Wow. In my article on FantasySCOTUS, I wrote that the “the inner-workings of the [United States Supreme] Court are not fully transparent. They deliberate and assign authorship in private.” I guess the Wisconsin Supreme Court, or at least the Chief Justice, wants to be more transparent:
Abrahamson said in a statement, “Each justice owes the others and the people of the state civility and personal control in our language, demeanor, and temperament in the conference room and on and off the bench. To promote these ends, I will propose to the court at the start of the new term that the presumption will be that court conferences are open to the public.”
Currently, only administrative conferences dealing with budgetary and similar matters are open to the public. Conferences in which justices discuss and decide cases are closed.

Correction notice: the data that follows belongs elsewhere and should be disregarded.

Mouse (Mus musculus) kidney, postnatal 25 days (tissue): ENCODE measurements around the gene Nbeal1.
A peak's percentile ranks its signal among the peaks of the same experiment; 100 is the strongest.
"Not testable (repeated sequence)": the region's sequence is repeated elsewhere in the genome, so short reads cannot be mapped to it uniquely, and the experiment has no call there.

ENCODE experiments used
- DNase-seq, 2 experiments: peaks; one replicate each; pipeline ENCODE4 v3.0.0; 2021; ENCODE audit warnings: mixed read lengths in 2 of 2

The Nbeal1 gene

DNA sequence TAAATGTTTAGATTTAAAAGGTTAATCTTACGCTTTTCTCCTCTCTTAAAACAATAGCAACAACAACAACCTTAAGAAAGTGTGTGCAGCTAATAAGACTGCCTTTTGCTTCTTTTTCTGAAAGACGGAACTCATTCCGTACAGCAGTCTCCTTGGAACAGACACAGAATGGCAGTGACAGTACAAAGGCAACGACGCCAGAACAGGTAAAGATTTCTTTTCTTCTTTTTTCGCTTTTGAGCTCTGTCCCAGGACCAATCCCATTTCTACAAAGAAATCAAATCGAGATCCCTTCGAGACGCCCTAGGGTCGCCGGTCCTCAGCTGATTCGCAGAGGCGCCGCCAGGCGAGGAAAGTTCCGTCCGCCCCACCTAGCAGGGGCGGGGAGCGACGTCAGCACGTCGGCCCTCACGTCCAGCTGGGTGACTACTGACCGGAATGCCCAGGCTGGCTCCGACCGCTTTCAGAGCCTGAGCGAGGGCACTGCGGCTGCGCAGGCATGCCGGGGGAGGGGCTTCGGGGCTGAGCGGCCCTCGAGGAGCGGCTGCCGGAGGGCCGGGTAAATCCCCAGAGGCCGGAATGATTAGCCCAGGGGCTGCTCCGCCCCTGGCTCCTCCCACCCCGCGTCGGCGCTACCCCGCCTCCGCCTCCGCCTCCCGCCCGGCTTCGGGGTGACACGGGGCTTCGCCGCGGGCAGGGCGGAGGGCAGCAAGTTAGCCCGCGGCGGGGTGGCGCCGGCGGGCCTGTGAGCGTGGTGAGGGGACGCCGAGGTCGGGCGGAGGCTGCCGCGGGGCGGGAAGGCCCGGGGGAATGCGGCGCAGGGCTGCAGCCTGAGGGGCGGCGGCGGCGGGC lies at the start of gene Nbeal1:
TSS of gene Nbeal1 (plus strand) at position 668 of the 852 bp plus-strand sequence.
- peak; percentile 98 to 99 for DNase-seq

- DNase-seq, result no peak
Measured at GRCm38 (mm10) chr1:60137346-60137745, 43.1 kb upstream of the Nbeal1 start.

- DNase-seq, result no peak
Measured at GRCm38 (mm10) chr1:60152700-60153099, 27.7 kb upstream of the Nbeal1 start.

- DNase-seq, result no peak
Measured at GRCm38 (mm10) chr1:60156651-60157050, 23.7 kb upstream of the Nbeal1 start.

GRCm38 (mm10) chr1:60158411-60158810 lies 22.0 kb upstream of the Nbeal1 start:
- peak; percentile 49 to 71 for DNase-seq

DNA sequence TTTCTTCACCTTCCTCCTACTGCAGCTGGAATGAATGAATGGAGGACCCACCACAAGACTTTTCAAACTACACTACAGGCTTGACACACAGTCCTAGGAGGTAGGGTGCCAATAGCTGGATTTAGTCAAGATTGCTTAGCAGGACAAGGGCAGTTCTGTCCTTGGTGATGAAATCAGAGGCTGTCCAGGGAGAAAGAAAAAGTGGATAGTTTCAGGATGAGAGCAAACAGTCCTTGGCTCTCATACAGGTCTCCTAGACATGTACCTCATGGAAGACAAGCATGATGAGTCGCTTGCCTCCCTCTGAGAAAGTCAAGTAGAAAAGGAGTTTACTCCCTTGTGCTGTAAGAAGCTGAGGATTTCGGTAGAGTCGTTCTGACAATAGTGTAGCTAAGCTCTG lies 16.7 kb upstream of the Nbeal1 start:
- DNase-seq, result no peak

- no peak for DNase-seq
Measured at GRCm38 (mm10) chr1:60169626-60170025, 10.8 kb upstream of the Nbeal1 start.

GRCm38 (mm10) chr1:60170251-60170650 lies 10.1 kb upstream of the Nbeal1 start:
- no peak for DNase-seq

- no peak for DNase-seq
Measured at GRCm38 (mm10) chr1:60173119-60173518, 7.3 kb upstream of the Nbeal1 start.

So the outcome of cases would be known before the opinino is issued. Would this chill speech? Is it really that much different from the pointed/slanted questions asked at oral arguments.
Could have a chilling effect? Obviously, it would transform the conferences into some kind of public show and not conferences at all.
How would it be fair to the parties for the justices to deliberate in public? How could it be consistent with deciding cases according to the legal texts and precedents to have these preliminary discussions go out to the public? The proposal seems inherently premised on the idea that judges are the equivalent of legislators, voting according to policy preferences and political orientation.
I know one thing for sure. This would RUIN the planned Wisconsin FantasySCOTUS game I’m working on 😉